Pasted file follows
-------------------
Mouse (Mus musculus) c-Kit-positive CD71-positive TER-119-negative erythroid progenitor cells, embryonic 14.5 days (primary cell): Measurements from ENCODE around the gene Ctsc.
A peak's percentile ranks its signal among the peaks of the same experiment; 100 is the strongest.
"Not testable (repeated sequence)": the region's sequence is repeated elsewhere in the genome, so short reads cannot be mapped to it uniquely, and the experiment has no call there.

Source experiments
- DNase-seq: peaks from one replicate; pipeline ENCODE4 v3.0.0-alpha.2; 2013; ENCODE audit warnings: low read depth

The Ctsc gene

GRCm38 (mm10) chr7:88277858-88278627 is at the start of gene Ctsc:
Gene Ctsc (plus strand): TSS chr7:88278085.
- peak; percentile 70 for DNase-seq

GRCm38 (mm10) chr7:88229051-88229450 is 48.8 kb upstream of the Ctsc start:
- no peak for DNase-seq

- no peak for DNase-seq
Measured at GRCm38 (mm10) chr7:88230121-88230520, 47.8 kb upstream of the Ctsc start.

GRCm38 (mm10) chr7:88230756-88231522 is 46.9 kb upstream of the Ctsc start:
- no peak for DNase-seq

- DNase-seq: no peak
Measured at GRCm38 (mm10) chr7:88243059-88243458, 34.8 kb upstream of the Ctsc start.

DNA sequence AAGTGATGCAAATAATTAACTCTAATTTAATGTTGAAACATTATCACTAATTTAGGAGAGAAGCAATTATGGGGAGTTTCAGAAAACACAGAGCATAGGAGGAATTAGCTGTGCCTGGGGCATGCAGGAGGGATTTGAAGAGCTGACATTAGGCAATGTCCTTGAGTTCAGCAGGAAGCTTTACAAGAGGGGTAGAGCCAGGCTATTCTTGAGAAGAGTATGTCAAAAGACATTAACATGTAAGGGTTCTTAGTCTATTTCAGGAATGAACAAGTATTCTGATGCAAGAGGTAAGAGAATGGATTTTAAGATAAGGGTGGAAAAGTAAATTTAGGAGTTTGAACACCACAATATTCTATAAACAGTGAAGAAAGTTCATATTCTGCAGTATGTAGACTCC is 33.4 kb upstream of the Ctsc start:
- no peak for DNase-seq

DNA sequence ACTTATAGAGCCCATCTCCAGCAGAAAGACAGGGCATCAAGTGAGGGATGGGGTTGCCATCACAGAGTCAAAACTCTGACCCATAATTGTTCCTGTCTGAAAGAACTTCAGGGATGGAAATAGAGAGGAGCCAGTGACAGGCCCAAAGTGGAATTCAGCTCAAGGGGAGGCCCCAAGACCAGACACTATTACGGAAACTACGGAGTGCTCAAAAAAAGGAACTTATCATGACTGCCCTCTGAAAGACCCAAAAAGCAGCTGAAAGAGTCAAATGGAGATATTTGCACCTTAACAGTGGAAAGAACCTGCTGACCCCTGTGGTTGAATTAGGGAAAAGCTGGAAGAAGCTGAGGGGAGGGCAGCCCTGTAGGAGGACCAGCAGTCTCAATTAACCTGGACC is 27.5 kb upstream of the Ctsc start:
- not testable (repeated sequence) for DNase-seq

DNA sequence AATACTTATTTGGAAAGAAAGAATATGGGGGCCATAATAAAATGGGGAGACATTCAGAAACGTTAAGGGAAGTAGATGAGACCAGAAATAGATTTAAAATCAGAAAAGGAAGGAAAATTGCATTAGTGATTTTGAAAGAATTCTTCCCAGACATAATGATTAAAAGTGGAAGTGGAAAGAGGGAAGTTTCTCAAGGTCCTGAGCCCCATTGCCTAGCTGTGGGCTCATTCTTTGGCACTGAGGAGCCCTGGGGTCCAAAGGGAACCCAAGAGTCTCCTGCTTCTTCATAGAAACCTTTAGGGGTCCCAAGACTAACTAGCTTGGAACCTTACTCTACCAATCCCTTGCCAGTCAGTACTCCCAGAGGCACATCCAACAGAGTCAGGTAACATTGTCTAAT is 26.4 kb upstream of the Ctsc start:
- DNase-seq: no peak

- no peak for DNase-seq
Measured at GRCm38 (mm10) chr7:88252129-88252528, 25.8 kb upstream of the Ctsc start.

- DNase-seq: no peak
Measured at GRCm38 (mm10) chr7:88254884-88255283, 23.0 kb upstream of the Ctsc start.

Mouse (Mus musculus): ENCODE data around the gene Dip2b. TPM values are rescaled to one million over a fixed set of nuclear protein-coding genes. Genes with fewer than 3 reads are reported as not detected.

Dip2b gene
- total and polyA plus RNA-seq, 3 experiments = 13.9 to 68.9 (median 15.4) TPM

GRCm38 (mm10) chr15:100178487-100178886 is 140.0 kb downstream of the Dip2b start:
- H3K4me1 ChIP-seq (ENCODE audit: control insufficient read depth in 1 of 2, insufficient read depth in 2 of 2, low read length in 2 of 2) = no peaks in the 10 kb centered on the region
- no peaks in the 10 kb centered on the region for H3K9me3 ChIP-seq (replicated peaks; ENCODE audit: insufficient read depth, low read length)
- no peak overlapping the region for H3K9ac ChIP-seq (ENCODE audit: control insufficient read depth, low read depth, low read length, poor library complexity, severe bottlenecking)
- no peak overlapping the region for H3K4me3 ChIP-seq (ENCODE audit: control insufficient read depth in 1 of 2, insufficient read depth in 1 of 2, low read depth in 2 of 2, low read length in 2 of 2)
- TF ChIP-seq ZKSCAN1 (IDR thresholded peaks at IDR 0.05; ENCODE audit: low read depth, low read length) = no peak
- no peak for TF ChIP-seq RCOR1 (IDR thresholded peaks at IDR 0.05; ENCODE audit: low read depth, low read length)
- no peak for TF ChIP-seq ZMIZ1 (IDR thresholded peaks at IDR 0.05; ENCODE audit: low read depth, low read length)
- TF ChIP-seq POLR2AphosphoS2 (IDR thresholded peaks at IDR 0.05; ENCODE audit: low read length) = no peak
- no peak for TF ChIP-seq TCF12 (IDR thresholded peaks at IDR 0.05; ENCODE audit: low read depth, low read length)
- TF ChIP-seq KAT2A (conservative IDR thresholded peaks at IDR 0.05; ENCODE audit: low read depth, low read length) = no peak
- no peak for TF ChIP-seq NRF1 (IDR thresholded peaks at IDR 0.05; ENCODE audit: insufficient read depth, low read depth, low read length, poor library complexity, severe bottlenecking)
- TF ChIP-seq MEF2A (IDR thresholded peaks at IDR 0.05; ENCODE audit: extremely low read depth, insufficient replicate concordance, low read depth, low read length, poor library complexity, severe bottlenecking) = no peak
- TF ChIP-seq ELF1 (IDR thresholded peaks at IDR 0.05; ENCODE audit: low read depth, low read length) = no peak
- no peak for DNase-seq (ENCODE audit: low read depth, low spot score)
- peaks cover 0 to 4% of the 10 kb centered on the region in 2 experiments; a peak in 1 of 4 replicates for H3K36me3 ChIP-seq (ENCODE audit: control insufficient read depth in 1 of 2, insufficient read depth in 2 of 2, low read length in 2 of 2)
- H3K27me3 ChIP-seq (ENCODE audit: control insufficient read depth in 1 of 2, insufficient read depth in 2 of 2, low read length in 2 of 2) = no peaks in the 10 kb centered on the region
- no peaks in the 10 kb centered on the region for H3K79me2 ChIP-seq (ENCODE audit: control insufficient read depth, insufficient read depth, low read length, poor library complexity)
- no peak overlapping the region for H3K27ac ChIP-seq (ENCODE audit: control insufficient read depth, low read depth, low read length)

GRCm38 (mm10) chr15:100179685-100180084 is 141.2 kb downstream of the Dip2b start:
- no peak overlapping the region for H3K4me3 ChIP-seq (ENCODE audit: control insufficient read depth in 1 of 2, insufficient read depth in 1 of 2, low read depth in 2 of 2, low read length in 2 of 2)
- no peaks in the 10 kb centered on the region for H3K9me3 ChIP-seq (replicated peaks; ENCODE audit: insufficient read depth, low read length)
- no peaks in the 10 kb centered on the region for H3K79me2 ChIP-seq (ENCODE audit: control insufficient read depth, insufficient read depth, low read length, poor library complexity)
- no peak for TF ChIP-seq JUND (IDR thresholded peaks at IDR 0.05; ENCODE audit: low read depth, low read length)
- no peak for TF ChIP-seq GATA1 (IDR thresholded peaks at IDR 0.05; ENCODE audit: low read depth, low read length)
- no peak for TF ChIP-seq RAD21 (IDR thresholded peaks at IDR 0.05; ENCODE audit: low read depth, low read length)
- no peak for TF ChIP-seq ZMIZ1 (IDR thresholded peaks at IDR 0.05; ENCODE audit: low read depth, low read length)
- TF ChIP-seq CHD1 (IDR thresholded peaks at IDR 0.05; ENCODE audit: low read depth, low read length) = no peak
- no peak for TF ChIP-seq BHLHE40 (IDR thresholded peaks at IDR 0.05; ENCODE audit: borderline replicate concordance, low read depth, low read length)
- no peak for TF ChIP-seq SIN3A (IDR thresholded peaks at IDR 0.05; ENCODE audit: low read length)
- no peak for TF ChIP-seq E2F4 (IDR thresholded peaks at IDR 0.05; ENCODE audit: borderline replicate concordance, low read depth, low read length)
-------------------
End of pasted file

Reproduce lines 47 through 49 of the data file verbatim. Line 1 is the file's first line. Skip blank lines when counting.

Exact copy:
- H3K27me3 ChIP-seq (ENCODE audit: control insufficient read depth in 1 of 2, insufficient read depth in 2 of 2, low read length in 2 of 2) = no peaks in the 10 kb centered on the region
- no peaks in the 10 kb centered on the region for H3K79me2 ChIP-seq (ENCODE audit: control insufficient read depth, insufficient read depth, low read length, poor library complexity)
- no peak overlapping the region for H3K27ac ChIP-seq (ENCODE audit: control insufficient read depth, low read depth, low read length)